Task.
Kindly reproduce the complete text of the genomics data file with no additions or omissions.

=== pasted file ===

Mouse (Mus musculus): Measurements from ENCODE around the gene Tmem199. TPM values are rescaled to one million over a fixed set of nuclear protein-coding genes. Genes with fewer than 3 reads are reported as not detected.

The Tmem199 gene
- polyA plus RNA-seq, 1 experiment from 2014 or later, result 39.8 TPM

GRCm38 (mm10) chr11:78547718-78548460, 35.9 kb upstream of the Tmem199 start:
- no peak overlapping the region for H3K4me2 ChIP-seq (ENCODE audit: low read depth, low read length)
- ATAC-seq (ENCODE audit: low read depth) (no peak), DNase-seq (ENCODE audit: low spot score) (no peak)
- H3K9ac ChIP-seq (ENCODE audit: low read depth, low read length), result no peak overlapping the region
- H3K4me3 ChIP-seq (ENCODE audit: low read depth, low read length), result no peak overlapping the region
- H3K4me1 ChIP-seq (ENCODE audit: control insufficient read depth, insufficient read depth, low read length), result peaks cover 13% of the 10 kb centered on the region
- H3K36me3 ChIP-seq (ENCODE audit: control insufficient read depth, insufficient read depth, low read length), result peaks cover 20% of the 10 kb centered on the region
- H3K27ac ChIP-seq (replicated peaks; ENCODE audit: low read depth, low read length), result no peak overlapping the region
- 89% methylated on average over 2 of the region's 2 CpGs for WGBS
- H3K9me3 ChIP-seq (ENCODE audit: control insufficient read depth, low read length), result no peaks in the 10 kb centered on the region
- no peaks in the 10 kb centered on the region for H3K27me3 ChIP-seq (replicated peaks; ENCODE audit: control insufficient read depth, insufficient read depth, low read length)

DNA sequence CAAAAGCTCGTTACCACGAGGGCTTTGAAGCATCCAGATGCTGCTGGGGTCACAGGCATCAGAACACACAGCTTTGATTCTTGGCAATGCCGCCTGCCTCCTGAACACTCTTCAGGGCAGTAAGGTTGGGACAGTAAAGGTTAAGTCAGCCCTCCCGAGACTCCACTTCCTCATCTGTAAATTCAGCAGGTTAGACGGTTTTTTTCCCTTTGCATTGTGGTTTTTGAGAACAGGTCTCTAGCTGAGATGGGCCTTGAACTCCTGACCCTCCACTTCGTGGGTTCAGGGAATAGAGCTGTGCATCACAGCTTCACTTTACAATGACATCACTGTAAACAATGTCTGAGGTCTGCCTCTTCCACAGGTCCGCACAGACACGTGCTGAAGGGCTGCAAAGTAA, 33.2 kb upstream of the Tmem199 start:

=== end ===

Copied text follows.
Mouse (Mus musculus): Measurements from ENCODE around the gene Tmem199. TPM values are rescaled to one million over a fixed set of nuclear protein-coding genes. Genes with fewer than 3 reads are reported as not detected.

The Tmem199 gene
- polyA plus RNA-seq, 1 experiment from 2014 or later, result 39.8 TPM

GRCm38 (mm10) chr11:78547718-78548460, 35.9 kb upstream of the Tmem199 start:
- no peak overlapping the region for H3K4me2 ChIP-seq (ENCODE audit: low read depth, low read length)
- ATAC-seq (ENCODE audit: low read depth) (no peak), DNase-seq (ENCODE audit: low spot score) (no peak)
- H3K9ac ChIP-seq (ENCODE audit: low read depth, low read length), result no peak overlapping the region
- H3K4me3 ChIP-seq (ENCODE audit: low read depth, low read length), result no peak overlapping the region
- H3K4me1 ChIP-seq (ENCODE audit: control insufficient read depth, insufficient read depth, low read length), result peaks cover 13% of the 10 kb centered on the region
- H3K36me3 ChIP-seq (ENCODE audit: control insufficient read depth, insufficient read depth, low read length), result peaks cover 20% of the 10 kb centered on the region
- H3K27ac ChIP-seq (replicated peaks; ENCODE audit: low read depth, low read length), result no peak overlapping the region
- 89% methylated on average over 2 of the region's 2 CpGs for WGBS
- H3K9me3 ChIP-seq (ENCODE audit: control insufficient read depth, low read length), result no peaks in the 10 kb centered on the region
- no peaks in the 10 kb centered on the region for H3K27me3 ChIP-seq (replicated peaks; ENCODE audit: control insufficient read depth, insufficient read depth, low read length)

DNA sequence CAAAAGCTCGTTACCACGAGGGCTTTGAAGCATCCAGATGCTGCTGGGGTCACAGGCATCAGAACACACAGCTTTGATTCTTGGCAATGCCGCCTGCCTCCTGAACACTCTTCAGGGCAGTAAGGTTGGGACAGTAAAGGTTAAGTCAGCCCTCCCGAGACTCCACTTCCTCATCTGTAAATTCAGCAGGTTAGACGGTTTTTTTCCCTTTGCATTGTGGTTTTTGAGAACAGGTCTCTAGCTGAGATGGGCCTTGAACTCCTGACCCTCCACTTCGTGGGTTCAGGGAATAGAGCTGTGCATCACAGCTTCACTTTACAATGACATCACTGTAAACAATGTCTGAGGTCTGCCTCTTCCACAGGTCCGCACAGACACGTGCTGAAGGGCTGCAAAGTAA, 33.2 kb upstream of the Tmem199 start: